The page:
Sensitivity analysis was performed for predictive models. For each model, sensitivity was assessed to evaluate the possibility that the estimated effect of academic quarter on outcomes could be a spurious result, reflecting the influence of a closely related but unmeasured confounder. Each model was re-estimated after removing the most statistically significant covariate as measured by the Wald statistic. With this approach, the potential for spurious results is reduced if the originally observed effect is not substantially attenuated and remains statistically significant after re-estimation.13 After removing the most significant covariate from each logistic regression model, the effect of academic quarter on the estimated odds of patient death was not significantly attenuated (<10%), validating the sensitivity of each original model.

Within-group percentages are used to express the frequency of each categorical variable. Normally distributed continuous variables (age) are reported as means ± standard deviation while the median [interquartile range] is reported for all non-normally distributed data (hospital length of stay and total costs). Confounder adjusted odds ratios (OR) with a 95% confidence interval (CI) are used to report the results of logistic regression models. Reported p-values are two-tailed and reflect adjustment using the Sidak correction for multiple comparisons. Statistical significance was identified by p-values < 0.05. Data manipulation and analysis were performed using SPSS software, version 17 (SPSS, Chicago, IL).


Patient and Hospital Characteristics

During the six-year study period, a total of 264,374 discharge records for patients undergoing vascular surgery operations, representing a weighted estimate of 1,284,801 patients nationwide, were identified. Frequencies of all patient and hospital related characteristics stratified by hospital type are listed in Table 1. Overall, NTH performed slightly more vascular operations compared to TH (52.0% vs. 48.0%, P<0.001) while 10.7% of all vascular procedures were performed at vascular surgery teaching hospitals. Elective operations were slightly more frequent among NTH (75.5% vs. 72.9%, P<0.001). Performance of carotid endarterectomy was more common at NTH while open and endovascular AAA repair, aortoiliac bypass, and peripheral vascular bypasses were more common at TH. Mean patient age was clinically comparable between study groups, and male gender was most common despite hospital teaching status. Patient co-morbidities and risk factors were not affected by teaching hospital status. The overall frequency of major cardiovascular and pulmonary disease states included: congestive heart failure (6.0%), chronic pulmonary disease (25.6%), hypertension (71.3%), peripheral vascular disorders (27.8%), pulmonary circulatory disease (0.5%), and valve disease (4.3%). Performance of vascular surgery operations was similar among mean income groups, and the distribution of operations was similar among academic quarters and operative year regardless of hospital status. The large majority of vascular operations occurred in an urban setting for all patient groups and within large hospital bed size hospitals. The Southern geographic region performed the highest proportion of procedures (South [41.9%], Northeast [18.6%], Midwest [23.1%], West [16.3%], P=0.001). Vascular operations were more commonly performed at very high-volume (>75th percentile operative volume) centers (Very High Volume [71.6%], Low [1.2%], Medium [7.2%], High [20.1%], P <0.001).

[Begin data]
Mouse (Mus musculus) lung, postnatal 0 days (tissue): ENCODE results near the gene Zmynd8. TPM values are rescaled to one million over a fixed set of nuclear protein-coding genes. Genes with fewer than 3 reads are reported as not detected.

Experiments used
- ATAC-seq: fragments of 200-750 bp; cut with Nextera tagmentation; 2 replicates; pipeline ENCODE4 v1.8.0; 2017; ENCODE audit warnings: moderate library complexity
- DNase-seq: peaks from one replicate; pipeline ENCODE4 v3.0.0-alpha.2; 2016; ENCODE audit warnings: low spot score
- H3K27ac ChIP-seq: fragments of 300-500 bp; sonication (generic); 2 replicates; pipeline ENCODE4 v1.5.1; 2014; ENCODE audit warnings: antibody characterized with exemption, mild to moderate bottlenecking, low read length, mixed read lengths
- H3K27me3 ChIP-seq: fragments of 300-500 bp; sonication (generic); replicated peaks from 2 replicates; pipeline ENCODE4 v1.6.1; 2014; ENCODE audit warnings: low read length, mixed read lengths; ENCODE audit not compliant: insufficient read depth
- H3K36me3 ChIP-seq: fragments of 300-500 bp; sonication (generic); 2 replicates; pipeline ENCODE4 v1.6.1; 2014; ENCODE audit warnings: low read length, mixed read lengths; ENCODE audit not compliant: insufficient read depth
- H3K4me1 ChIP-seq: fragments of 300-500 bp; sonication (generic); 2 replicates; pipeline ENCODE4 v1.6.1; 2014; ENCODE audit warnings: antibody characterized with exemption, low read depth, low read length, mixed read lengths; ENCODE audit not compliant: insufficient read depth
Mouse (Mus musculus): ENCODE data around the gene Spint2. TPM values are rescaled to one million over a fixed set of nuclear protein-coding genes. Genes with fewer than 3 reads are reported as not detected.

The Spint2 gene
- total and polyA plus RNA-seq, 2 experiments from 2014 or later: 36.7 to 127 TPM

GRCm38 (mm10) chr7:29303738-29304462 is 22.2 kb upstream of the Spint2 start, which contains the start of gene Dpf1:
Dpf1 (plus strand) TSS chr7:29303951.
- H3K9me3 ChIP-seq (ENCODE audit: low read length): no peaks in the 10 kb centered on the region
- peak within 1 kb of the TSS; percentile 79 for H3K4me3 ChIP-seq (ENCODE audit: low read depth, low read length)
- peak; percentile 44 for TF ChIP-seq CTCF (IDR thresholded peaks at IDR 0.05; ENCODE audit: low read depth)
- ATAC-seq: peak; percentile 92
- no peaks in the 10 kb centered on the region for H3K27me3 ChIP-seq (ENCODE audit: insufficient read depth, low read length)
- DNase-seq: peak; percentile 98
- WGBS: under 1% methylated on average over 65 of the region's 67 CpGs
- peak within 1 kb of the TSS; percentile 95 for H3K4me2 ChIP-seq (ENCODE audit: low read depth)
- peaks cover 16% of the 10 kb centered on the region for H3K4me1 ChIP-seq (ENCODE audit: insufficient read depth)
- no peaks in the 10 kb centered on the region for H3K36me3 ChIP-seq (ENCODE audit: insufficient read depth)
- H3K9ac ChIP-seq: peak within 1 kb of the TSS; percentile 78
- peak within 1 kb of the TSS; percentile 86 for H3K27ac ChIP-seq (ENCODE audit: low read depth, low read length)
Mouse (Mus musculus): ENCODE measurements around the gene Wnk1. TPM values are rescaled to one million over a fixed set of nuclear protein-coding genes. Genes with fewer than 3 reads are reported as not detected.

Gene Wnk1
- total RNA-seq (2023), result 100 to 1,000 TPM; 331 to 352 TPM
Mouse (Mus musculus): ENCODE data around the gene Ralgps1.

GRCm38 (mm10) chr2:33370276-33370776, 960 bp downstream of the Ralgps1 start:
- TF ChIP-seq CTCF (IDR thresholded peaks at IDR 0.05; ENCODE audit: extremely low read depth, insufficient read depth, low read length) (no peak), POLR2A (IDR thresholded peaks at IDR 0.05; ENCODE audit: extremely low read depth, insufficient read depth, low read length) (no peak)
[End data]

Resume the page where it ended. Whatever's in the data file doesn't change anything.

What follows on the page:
Table 1
Preoperative and operative characteristics for all patients undergoing vascular operations at non-teaching versus teaching hospitals.

Unadjusted Associations with Postoperative Outcomes

The unadjusted incidence of postoperative outcomes at non-teaching versus teaching hospitals appears in Table 2. Overall, complications were more common at teaching hospitals: infectious (1.2%), genitourinary (1.4%), pulmonary (4.5%), gastrointestinal (1.3%), and procedure related (2.5%). Median hospital length of stay was 3.0 [1.0-6.0] days for non-teaching hospitals and 3.0 [1.0-8.0] days for teaching hospitals, while median total costs were $26,925 $15,497-$50,933] and $32,226 [$17,432-$61,369], respectively. Unadjusted mortality was lower at non-teaching hospitals compared to teaching hospitals (2.0% vs. 2.5%, P<0.001).

Table 2
Unadjusted incidence of postoperative outcomes for all patients undergoing vascular operations at non-teaching versus teaching hospitals.